Deer have just enough cuteness that we feel compelled to express sympathy toward them, thanks largely to Bambi, a movie my mother would make me watch on the days I was particularly agitating, i.e. almost every day. I’d like to share a soul-enriching experience I had with a deer a few months back, but I thought it would be a good idea to give a little background on the whole thing first.
For the faint of heart, I’d like to assure everyone that no deer were hurt by the writing of this column, although several will be hit by a variety of vehicles, including tricycles before I’m finished. Such vehicular deaths occur regardless of the time of year, thus providing drivers with the thrill of the unexpected, therefore adding a bit of variety to their otherwise dull lives.
To set the stage a little bit, I should note that deer have perfected their natural instinct to survive by coming to the collective conclusion that the best way to cross a street is to wait patiently on the side of the road, hidden in the brush (not a difficult feat since deer can blend in everywhere, even at Walmart). When a car approaches, the deer strategically time their crossings to give them a generous margin of .00000001 of a second to change their minds should they miscalculate. I’m not entirely sure what their success rate is, but the significant number I’ve seen crumpled on roadsides makes me lean towards “moderately unsuccessful.”
Building on that notion, I remember a woman calling into a radio station a few years ago about dead deer on the sides of the road. Apparently the fairly numerous deer corpses distributed at various intervals had finally pushed her to the point where she felt she had to do something to save these poor creatures (the fact that calling a radio station was her first choice should indicate her reasoning abilities). With a passion usually reserved for more important things like telling drunken stories of one’s ex, she unloaded her sadness on the somewhat perplexed host. As her diatribe continued, she kept getting angrier and angrier at the deer rather than at the people who hit them. Why, she asked, couldn’t deer just use the deer crossing areas that we’d already set up for them? Rumor has it she got elected to government.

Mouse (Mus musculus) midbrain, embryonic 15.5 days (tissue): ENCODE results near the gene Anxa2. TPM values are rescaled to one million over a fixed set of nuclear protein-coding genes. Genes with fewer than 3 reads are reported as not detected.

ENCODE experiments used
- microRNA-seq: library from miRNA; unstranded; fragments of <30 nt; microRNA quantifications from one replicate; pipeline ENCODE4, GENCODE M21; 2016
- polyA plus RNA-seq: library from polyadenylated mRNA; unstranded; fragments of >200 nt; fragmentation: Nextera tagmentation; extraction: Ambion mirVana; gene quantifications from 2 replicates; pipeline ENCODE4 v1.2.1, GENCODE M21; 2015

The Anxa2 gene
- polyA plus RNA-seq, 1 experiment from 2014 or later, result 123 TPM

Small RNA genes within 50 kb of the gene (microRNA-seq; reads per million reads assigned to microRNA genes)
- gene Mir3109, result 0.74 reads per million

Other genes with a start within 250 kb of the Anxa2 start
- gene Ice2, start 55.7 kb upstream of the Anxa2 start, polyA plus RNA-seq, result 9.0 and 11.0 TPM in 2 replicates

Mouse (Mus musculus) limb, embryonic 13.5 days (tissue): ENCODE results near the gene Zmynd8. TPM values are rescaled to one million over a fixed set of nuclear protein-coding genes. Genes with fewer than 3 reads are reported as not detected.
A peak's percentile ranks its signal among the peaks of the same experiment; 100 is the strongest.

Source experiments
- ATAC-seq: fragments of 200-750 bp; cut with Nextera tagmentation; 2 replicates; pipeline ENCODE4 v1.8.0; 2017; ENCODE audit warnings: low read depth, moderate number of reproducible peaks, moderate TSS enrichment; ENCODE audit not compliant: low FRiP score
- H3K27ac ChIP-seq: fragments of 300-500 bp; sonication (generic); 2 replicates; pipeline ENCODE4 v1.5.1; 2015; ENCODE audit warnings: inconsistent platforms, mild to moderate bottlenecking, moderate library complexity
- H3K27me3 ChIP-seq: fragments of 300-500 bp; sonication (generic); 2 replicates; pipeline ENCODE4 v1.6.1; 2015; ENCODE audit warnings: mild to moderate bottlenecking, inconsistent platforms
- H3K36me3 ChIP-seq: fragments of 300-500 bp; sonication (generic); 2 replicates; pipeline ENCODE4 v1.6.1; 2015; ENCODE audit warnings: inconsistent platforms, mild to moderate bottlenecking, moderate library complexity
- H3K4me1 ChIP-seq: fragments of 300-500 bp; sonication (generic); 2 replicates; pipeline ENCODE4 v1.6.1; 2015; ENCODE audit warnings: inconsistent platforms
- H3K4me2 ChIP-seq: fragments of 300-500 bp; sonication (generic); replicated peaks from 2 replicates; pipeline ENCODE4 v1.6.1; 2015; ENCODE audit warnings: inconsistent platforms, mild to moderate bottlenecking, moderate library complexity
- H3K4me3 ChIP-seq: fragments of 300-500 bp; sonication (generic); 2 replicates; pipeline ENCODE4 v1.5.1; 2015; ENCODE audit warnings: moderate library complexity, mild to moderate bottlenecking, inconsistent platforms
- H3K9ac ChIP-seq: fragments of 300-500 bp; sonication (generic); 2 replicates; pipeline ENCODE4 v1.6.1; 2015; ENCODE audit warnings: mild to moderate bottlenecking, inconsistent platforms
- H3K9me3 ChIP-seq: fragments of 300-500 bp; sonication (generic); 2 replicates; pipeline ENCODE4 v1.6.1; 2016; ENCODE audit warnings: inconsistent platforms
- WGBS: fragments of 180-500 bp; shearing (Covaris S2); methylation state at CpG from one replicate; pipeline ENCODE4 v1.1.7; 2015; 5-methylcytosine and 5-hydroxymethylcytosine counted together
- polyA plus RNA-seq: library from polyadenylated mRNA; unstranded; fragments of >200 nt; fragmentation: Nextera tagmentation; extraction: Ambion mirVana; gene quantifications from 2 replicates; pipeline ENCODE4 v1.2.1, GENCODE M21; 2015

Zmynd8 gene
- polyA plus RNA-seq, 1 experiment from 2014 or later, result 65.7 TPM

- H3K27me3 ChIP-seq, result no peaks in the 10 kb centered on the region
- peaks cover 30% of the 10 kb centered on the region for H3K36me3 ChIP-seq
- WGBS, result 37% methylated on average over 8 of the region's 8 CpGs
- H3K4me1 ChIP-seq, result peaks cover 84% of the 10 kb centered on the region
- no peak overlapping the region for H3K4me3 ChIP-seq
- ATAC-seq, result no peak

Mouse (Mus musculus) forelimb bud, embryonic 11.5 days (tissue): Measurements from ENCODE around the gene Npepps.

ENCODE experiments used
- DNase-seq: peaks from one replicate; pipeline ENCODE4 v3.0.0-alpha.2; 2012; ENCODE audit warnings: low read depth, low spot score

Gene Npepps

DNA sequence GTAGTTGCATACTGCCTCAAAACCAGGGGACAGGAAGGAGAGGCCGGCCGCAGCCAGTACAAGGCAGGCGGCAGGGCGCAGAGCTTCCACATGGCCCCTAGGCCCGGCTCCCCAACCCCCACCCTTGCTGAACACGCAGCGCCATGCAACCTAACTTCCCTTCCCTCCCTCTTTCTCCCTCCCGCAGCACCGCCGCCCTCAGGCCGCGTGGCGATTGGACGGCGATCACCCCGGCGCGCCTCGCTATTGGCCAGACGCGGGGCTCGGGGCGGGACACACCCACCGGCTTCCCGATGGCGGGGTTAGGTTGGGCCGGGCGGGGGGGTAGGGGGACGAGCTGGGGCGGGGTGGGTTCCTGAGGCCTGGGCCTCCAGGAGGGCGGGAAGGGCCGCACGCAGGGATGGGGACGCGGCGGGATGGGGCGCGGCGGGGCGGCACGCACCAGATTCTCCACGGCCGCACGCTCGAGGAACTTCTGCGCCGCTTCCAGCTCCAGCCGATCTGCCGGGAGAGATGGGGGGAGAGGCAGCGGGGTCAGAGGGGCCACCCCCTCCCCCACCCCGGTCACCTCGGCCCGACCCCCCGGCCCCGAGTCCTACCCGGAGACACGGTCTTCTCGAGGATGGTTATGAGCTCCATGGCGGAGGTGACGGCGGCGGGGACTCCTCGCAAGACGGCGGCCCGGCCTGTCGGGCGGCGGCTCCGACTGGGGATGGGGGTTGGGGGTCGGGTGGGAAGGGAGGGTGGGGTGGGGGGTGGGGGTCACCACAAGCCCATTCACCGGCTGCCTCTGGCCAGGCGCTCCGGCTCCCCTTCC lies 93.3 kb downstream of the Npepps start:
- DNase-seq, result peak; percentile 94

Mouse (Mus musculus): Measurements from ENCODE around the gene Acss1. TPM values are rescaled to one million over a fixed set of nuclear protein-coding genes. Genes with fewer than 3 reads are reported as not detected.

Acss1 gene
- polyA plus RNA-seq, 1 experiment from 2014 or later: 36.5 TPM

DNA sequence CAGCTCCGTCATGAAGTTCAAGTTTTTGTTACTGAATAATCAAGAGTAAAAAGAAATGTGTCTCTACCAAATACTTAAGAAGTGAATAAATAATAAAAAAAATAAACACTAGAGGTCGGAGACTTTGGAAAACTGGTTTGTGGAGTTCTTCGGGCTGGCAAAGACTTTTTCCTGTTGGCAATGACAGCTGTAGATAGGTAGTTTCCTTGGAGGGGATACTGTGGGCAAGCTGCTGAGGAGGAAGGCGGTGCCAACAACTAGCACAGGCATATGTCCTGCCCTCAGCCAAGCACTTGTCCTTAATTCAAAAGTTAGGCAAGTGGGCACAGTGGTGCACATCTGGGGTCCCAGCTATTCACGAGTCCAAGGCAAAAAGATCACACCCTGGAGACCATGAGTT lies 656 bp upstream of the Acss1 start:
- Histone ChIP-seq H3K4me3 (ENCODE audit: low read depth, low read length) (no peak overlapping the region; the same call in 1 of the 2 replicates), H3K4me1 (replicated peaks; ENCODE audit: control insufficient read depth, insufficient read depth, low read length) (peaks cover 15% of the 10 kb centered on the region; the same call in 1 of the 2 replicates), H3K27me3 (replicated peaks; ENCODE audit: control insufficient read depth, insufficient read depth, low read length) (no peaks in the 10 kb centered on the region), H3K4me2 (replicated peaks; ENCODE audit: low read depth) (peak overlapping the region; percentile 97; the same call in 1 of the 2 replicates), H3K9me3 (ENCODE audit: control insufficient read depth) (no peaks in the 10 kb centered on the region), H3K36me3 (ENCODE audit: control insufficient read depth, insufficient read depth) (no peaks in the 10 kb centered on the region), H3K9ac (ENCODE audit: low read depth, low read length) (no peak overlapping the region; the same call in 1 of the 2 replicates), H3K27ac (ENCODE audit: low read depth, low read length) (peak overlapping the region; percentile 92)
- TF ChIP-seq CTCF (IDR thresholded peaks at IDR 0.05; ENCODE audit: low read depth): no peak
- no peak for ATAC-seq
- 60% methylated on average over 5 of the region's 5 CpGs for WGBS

With such thoughts bouncing around in my head, the prospect of hitting a deer was driven home rather forcibly while a friend of mine was driving the two of us back from a meeting. As we drove along through rural Pennsylvania, a doe took it upon herself to keep pace with us as we were driving. (If you like trees, occasional houses, more trees, and a variety of potholes with such diverse widths and depths they have their own periodic table, take a drive through PA). This behavior was a bit perplexing since this doe didn’t subscribe to the “hide in the brush” method I described earlier. Against all odds, I thought we had finally found an intelligent deer.
As the doe kept pace with the car, I saw her movement as a symbolic contrast between the mechanized world and the purity and brilliance of nature. You could say it was a Pocahontas moment (without the music and all the lice everyone had back then). How could industrialization replace the symphonic beauty of nature? The deer and I made eye contact for a moment, and she began to turn away from the car to glide through the meadows on our right with a delicate grace rivaled only by pop singer backup dancers.
At this moment, I received the first indication that this doe’s brains were as functional as a bowl of moldy tapioca. Somehow, she got the idea that, instead of running into the vast and decidedly car-free meadow to become one with nature, it made much more sense to become one with the car. The meadow clearly lacked the requisite levels of existential excitement, so she veered sharply to the left to get a better idea of what it would feel like to have a bumper slam into her rib cage.
Pieces of bumper flew gleefully in the air like sharp, plastic confetti, and the deer performed a sloppy somersault that would not have impressed Olympic judges, mostly because she didn’t stick the landing. And also because she tumbled into a rain ditch with the grace of a drunk trying to perform heart surgery with a spatula. So that was one point for industrialization.
We pulled over, mostly because Hollywood movies have taught us that cars explode when anything bigger than a pebble hits them. Since the car hadn’t exploded yet, I looked at the side view mirror just in time to see the doe rise out of the ditch like a deer-shaped Lazarus and hop back into the meadow, which she had now decided was better for her rib cage than blunt force trauma.
My friend called the police, and about ten minutes later a cop showed up. I, being the good citizen I am, provided the officer with a detailed description of the doe and a rough sketch of her face in the hopes that he could track her down for further questioning. He mumbled something about how he’d look into it. He didn’t keep my sketch, but his hand edged toward his Taser.
The biggest lesson I learned through all of this is that when driving through Pennsylvania, it’s best to leave your car at home and let someone else drive.